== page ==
The goal of the Dempsey Center is to help all who were touched by cancer.
Kim is a nursing student who is hoping to find her place amongst the phenomenal oncology nurses and doctors who cared for her sister. She loves reading, volunteering and enjoying the outdoors of Colorado.
I was lucky enough to spend the weekend in Maine. Although a beautiful state with many sights to see, I was specifically there for one reason. I was there for the Dempsey Challenge and to visit the Dempsey Center. I was introduced to all the Dempsey Center stood for this past spring with meeting Patrick Dempsey at CURE’s Extraordinary Healer awards.
There are many things that make Dempsey Center special. Chief amongst them is that they are not treating cancer. They are treating all the things that come secondary to cancer, healing hearts and giving hope to those touched by cancer. What they are doing here in Maine is much needed because while everyone wishes that there will be a cure one day, that day is not today. The Dempsey Center knows that and thrives in all that they are trying to accomplish.
When you walk up to the center, it sits in an unadorned building that fits in among the others. The elevator doors open on the 5th floor, and it is apparent that the Dempsey family has faced cancer. It is a feeling that is hard to describe, but for somebody who had never been before, it feels like home. It is calmly colored with a living room décor. There are rooms designated for nearly every service that one going through cancer may possibly need or desire.
From the “Stardust” room, dedicated in memoriam to David Bowie where patients can be fitted for wigs and make-up services to a state-of-the-art kitchen where cooking classes are given, they seemingly thought of it all. Of the many rooms and services, two specifically caught my attention. The first being Amanda’s Garden. Named after Patrick’s Mom, it is literally a room with a garden. A certain serenity takes hold when you enter, I cannot think of anything more needed than simple peace for somebody going through cancer.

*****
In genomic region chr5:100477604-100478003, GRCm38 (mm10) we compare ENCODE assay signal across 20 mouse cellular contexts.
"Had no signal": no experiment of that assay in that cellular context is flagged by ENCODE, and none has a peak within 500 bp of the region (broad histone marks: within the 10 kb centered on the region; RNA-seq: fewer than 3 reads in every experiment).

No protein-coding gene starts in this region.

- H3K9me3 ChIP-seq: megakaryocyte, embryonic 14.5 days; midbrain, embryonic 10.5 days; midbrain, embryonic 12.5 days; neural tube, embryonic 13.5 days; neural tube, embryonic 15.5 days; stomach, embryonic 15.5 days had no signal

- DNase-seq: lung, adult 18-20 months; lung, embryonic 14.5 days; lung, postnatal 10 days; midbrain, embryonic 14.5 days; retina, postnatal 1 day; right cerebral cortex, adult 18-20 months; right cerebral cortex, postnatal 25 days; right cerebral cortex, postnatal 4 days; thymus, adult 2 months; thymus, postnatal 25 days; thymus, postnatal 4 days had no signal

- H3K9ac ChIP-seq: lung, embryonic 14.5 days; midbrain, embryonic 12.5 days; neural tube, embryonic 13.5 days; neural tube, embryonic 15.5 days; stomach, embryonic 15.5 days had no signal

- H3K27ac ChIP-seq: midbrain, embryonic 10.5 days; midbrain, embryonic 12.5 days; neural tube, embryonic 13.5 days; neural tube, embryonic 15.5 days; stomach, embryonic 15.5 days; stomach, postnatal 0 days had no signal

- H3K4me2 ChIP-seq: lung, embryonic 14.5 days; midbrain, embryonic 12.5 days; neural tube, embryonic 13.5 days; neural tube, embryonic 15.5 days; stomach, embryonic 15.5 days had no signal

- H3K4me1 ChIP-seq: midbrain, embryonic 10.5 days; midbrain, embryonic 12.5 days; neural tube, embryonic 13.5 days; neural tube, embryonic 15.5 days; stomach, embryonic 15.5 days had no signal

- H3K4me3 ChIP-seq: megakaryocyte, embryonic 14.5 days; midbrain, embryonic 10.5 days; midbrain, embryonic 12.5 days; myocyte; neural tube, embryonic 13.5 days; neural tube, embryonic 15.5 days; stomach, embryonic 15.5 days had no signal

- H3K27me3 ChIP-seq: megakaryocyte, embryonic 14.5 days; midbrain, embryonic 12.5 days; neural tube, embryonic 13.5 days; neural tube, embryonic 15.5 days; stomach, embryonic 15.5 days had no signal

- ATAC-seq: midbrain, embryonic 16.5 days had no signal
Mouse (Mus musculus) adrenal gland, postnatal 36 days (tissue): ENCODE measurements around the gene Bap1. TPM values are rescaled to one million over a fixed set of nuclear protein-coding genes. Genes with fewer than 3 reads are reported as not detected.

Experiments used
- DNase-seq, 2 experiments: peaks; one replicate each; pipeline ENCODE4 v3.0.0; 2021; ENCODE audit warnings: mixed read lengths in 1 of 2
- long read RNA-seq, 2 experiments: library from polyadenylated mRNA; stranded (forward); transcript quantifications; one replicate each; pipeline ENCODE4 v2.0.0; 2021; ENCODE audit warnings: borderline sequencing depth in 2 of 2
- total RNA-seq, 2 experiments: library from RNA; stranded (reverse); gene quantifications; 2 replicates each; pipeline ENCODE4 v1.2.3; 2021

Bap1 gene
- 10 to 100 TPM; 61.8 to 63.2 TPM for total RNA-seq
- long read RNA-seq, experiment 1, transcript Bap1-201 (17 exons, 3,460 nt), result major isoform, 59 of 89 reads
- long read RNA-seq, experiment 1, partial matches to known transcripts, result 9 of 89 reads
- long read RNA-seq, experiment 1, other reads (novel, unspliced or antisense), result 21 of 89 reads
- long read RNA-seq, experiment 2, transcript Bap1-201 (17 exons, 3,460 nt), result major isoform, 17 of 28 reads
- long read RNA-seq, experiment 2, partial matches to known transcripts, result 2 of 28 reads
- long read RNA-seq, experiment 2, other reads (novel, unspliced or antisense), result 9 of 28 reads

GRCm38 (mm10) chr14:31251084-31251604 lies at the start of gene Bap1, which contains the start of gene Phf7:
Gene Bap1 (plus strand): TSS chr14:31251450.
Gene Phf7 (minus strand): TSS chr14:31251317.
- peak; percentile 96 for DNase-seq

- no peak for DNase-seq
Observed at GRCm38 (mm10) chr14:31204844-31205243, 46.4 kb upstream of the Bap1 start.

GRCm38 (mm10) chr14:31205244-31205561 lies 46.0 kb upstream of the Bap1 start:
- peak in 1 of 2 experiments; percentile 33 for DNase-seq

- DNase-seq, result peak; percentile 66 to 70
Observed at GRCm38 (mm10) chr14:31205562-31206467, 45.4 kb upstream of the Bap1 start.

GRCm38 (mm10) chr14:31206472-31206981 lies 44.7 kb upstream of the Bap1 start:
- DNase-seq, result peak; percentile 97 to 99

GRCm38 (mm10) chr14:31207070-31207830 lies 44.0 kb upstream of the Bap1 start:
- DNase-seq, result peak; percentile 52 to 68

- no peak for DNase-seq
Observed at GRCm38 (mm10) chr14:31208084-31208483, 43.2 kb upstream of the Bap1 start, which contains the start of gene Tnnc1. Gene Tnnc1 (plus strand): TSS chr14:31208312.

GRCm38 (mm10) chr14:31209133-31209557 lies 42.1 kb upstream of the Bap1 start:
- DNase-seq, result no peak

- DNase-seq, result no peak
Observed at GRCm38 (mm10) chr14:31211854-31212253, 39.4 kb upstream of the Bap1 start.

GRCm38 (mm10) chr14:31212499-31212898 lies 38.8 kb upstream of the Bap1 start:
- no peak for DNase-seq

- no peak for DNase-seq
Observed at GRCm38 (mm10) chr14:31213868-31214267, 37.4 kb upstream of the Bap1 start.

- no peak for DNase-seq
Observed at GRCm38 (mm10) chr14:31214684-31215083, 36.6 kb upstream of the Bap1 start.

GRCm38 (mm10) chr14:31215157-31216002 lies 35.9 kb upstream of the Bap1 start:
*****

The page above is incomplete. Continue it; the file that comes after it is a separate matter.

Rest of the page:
The second room that stays in my mind is for youth and family services. Bins are marked and filled to the brim with craft supplies and fidget toys. Blankets and bright colors welcome the young hearts and souls who have been touched by cancer. My sister was a young adult patient and could have benefited from many of the services offered at the Dempsey Center. The most important piece of this program is that they acknowledge that everybody experiences cancer differently, especially our youth populous.
It was a concept born not only out of heartbreak from having cancer in one’s life, but the reality that more was needed for both patients and family members. And I hesitate when I use the word patient here, because Dempsey Center seemingly does everything to avoid placing the burden on the one afflicted by cancer. Patrick Dempsey was directly impacted by cancer. While that is an obvious statement to make, it matters. In creating this center, he had the people affected by the disease in mind.
At the Dempsey Center, there is a simple reality that cancer does not discriminate, and so neither do they. It matters not if you have, had or may have cancer. If cancer has touched your life in any way, the Dempsey Center is there through it all. No medical referral is needed. Whether you live locally or globally, the services are available to you. There is no cap to services and everything is offered free of charge. No time frame exists for treatment, either. Some seek care immediately after their diagnosis, and others have sought it long after they have lost a loved one.
It was absolutely remarkable to hear so many stories of those who have been able to utilize all that Dempsey Center offers. Through a partnership this past spring, they will begin expanding into a second center. Personally, I would love to see them all across the country, not just in name, but in the same message and care mission that is being so effectively being deployed in Maine.